Sunday, April 5, 2009

"He was here last night"

Today I tried to get to the top of Larch Mountain. I was there a couple weeks ago, but snow turned me back. I thought that today I'd get back farther, and I was right. However, it wasn't as far as I would have liked.

In real distance, as the proverbial crow flies, the peak of Larch Mountain was less than two miles away from where the road was closed. Parking there, I trudged through snow banks and found virtually no trace of animals, though I exerted lots of calories doing so. I would argue that if one isn't finding evidence of the passing of common animals, one shouldn't expect to find traces of the passing of sasquatches. Food is where food is, and one can trust the animals to find it.

After dealing with the snow fields, I decided to walk the snow line. I reasoned that the snow line, or right below it, would offer the highest quantity and quality of food for herbivores. Fresh shoots of most every species of plants would be popping up as surely as the season of Spring pops up around me now.

The paragraph above might seem to suggest that sasquatches are herbivores. I guess they could be, but from what I've seen, they seem to be heavily dependent on the ungulates: deer and elk. If lots of food for ungulates is present, that would increase the area's population of ungulates, which would in turn increase the population of sasquatches. I suspect the sasquatches not only eat the ungulates, but also snack on the food the ungulates themselves eat. An efficient digestive track could be hypothesized... So many considerations. So many options.

After poking around Larch Mountain for a few hours, my companions and I went to a property near Aims to install a couple IR game cameras. This property has been periodically monitored since the Fall of 2008. No bigfoot photographs have yet been obtained (horse photographs were...), but patience and attention are necessary in such endeavors. I have both.

This property has had possible bigfoot activity as recently as a week or two ago. When I was on my trip to the Olympic Peninsula, I received a text from the property owner that simply said, "He was here last night." (Unfortunately, I had pulled the cameras from his property in order to bring them on the Olympic trip, so there was no chance of obtaining footage of the nocturnal visitor.) I immediately texted him back, suggesting that he starts to put food out to encourage repeat visits, which he has done.

Apparently, while working very late one night, the property owner heard a noise like a sledgehammer hitting the outside wall of his home. He said the noise was loud, unmistakable, and purposeful. Was this a bigfoot hitting the outside of his home (which is commonly reported by people with repeated activity)? I don't know, but considering there was a possible sighting from his balcony this past August, I wouldn't rule it out. He certainly lives in a totally 'squatchy area of high activity, has a densely overgrown creek right outside his property line, and has frequent nocturnal visitors to the pond a short distance from his house.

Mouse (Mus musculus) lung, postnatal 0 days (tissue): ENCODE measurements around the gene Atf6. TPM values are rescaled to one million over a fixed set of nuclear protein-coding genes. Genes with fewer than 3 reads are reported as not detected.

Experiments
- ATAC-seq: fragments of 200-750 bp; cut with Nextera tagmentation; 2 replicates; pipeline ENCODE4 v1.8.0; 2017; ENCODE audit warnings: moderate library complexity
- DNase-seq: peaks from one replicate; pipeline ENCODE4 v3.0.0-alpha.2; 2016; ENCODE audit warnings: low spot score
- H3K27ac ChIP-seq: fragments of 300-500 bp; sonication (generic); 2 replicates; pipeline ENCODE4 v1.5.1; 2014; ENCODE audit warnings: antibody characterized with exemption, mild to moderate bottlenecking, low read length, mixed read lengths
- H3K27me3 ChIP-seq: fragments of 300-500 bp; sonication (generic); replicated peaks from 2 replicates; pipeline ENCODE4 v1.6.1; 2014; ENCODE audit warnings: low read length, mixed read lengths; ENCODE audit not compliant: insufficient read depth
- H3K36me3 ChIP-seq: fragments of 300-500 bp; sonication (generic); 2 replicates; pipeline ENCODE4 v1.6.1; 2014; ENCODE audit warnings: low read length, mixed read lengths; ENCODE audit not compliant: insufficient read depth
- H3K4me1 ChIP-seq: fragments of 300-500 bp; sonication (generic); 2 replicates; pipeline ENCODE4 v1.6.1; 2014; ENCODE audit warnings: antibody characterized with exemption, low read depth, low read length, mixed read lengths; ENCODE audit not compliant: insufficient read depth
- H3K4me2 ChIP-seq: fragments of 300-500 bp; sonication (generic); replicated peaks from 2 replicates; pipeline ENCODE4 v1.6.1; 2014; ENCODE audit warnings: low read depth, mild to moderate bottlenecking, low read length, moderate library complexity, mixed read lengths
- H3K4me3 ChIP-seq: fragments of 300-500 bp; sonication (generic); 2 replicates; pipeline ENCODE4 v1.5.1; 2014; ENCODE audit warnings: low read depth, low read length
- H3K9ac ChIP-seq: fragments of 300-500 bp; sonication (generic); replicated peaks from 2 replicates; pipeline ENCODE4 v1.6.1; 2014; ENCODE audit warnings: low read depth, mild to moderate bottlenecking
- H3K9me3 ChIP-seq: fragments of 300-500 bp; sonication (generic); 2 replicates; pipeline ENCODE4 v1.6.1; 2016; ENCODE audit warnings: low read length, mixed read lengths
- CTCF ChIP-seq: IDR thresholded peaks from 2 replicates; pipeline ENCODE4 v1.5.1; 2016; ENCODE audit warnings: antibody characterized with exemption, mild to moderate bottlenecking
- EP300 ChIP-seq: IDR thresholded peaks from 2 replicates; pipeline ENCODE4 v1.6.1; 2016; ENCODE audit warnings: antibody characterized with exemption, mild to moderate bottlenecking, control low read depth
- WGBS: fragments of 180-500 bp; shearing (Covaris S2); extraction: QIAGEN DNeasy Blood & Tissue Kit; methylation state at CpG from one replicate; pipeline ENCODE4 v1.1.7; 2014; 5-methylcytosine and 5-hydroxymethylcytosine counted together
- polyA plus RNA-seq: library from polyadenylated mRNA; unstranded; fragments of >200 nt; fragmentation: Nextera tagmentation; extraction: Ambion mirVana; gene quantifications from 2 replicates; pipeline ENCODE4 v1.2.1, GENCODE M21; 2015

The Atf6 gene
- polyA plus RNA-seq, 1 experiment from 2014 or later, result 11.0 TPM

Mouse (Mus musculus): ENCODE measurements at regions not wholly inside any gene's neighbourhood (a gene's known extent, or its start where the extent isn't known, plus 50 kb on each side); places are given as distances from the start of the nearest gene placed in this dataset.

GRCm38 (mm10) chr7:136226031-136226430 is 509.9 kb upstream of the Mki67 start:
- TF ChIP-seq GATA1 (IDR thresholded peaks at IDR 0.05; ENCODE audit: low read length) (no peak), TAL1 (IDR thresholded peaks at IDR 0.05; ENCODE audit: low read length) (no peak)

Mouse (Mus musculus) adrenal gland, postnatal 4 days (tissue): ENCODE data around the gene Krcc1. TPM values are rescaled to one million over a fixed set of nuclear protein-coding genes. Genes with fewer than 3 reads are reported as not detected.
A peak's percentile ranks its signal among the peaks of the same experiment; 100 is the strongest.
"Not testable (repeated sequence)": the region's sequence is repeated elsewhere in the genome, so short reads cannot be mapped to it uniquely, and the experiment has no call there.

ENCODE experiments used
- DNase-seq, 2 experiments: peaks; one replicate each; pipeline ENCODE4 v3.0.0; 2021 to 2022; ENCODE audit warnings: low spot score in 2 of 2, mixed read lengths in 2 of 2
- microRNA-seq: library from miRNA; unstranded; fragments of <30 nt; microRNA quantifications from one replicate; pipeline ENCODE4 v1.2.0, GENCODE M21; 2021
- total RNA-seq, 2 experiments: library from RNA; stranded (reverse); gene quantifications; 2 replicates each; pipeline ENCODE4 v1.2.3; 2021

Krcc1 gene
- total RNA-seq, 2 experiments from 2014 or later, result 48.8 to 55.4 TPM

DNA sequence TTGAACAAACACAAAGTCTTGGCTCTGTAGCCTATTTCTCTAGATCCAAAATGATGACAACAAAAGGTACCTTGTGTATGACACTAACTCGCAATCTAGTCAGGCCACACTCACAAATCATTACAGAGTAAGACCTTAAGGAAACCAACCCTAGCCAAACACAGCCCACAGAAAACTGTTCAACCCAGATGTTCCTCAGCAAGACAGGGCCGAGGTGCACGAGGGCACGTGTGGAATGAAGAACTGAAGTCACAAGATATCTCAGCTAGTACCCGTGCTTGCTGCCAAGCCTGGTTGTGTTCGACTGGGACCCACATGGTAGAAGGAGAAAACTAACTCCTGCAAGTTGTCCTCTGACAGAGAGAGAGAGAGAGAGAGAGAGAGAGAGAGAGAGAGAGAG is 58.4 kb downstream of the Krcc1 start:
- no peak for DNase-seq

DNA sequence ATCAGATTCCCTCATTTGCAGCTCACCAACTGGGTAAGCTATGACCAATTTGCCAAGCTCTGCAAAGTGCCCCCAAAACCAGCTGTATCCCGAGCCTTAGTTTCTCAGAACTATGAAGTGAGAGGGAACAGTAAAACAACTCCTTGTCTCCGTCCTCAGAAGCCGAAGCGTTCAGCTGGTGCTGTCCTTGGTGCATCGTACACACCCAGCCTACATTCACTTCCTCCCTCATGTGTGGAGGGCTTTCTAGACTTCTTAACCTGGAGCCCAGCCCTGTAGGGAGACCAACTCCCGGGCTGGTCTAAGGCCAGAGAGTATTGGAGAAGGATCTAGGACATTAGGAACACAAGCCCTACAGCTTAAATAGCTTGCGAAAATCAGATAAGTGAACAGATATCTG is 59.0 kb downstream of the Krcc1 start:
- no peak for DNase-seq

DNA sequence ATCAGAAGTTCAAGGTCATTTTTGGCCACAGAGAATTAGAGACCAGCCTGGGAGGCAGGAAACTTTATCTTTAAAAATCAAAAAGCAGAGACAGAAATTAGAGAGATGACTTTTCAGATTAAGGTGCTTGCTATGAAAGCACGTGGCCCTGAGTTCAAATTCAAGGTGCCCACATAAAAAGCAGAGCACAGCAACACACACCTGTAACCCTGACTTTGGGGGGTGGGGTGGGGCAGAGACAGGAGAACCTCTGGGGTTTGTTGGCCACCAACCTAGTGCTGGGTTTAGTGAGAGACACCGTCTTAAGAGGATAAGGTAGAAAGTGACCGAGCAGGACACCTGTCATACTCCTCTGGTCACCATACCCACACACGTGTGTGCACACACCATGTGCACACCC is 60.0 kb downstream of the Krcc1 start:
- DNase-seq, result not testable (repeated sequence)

In the past, I have mounted cameras on trees and spent considerable time hiding them with moss and other plants to make them look like a natural part of the environment. This time, I decided to "hide" the cameras in plain view by mounting them on man-made objects. There is a game camera photograph of a possible bigfoot that was obtained when the camera was strapped to a gate, and I have personally had one of my game cameras triggered by what I think was a bigfoot when the camera was simply positioned on my vehicle (I got two photos of an empty camp). These two instances are my data for the hypothesis of "hiding" cameras in this manner.

While driving home, my companions and I stopped for a beer at the Springdale Tavern. This is a great watering hole full of friendly locals. They smirk and poke a little fun at me about the bigfoot thing, but it is always in good spirits.

On this occasion, I met a man who claims to know where sasquatches come down to the Columbia River on the Washington side before they swim across to the Oregon side. In return for me filming them, he offered to bring me to the spot, as long as I never divulge the location. He insisted that I respect the 'squatch. Of course I agreed, but I won't hold my breath. This gentleman was obviously having some fun with me, but at the same time he knew some details about sasquatches that isn't exactly common knowledge, especially for a guy who doesn't have internet access. Maybe there's something to his drunken yarns... I hope so, but even if there isn't, he was a lot of fun to talk to. Much of the pleasure of bigfooting comes from the characters one meets on adventures.


  1. Have you written a book yet? Do you get paid for appearances to talk about Sasquatch?

  2. No, I haven't written a book yet, though I would entertain any offers presented by an appropriate publisher. If the venue was appropriate, and I thought it would "help the cause", I'd consider a media appearance as well.

  3. Do you think there might be a bigfoot in the Upper Peninsula of Michigan? My daughter referred me to your site and said you mentioned there might be. I live in the UP in the summer and would love to learn more.

    I spend my summer watching big boats not bigfoot but it sounds very interesting.

  4. Yes, there are bigfoots on the Upper Peninsula of Michigan. I have never been there, but good friends of mine have, and they have encountered sasquatches. Look for food, water, and cover in an area, and then try to stike up conversations with locals about any bigfoot stories they might have heard from the area. This is a good plan of attack for all areas, by the way.

    Enjoy the blog, and thanks for reading!